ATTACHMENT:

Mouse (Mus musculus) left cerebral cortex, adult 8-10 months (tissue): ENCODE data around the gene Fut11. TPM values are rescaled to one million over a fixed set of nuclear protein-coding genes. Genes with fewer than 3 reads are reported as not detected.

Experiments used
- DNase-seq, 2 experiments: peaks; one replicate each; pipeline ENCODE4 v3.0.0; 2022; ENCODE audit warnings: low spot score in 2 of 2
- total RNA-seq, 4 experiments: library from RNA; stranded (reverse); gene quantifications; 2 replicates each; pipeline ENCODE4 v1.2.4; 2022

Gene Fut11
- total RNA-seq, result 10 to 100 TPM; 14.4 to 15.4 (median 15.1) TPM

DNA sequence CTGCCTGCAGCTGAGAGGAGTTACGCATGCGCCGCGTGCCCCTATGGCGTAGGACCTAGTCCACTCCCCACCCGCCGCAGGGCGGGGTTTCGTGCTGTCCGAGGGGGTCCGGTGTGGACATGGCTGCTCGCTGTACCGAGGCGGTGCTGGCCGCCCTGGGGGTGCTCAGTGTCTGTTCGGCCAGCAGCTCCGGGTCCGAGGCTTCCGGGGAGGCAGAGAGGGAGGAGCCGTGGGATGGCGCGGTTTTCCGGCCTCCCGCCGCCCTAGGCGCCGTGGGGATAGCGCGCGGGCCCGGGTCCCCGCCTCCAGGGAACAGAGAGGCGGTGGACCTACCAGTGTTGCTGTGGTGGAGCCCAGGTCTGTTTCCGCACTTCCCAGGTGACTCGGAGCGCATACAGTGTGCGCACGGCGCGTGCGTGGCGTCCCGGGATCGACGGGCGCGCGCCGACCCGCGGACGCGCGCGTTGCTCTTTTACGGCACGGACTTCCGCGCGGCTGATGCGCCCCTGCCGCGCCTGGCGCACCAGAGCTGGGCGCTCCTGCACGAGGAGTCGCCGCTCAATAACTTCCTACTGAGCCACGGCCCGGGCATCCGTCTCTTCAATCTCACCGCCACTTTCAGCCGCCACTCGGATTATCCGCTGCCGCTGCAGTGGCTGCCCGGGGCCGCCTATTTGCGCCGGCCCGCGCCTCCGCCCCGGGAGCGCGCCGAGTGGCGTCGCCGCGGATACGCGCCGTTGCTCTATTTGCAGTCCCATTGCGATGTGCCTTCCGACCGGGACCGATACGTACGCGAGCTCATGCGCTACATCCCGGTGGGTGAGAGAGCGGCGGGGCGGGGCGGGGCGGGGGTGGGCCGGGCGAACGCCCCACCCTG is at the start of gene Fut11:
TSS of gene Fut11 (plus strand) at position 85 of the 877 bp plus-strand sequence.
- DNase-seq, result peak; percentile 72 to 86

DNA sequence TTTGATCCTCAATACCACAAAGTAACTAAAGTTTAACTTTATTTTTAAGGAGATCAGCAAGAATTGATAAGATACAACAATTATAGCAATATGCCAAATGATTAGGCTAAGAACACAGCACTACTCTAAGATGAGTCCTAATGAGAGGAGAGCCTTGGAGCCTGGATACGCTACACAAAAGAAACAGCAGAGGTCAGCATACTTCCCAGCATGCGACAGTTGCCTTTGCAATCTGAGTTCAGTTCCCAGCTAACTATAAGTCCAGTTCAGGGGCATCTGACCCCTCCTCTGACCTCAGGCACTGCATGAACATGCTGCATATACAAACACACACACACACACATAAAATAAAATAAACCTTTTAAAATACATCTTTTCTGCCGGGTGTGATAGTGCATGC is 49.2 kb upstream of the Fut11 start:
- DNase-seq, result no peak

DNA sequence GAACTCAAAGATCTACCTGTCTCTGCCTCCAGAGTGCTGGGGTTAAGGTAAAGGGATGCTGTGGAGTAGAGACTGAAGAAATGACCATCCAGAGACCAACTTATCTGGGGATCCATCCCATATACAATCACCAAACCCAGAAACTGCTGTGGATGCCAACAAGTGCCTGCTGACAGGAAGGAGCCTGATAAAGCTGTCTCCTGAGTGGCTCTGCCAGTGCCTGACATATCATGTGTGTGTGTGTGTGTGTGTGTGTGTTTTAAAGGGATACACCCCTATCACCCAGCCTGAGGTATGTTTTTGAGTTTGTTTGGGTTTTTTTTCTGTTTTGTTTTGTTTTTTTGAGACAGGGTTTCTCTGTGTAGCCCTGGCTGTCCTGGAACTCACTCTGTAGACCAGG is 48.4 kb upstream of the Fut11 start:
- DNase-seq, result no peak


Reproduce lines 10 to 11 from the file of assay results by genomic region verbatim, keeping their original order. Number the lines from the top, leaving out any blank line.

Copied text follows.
DNA sequence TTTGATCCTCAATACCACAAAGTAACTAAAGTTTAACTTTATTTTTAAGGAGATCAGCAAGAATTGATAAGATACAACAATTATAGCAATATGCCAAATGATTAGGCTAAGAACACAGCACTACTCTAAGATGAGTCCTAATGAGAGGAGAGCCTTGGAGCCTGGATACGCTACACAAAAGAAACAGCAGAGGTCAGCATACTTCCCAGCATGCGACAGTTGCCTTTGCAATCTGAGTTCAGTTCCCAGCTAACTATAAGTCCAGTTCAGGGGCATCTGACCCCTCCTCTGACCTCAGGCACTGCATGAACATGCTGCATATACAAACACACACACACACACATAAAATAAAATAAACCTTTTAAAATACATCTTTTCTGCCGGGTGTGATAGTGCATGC is 49.2 kb upstream of the Fut11 start:
- DNase-seq, result no peak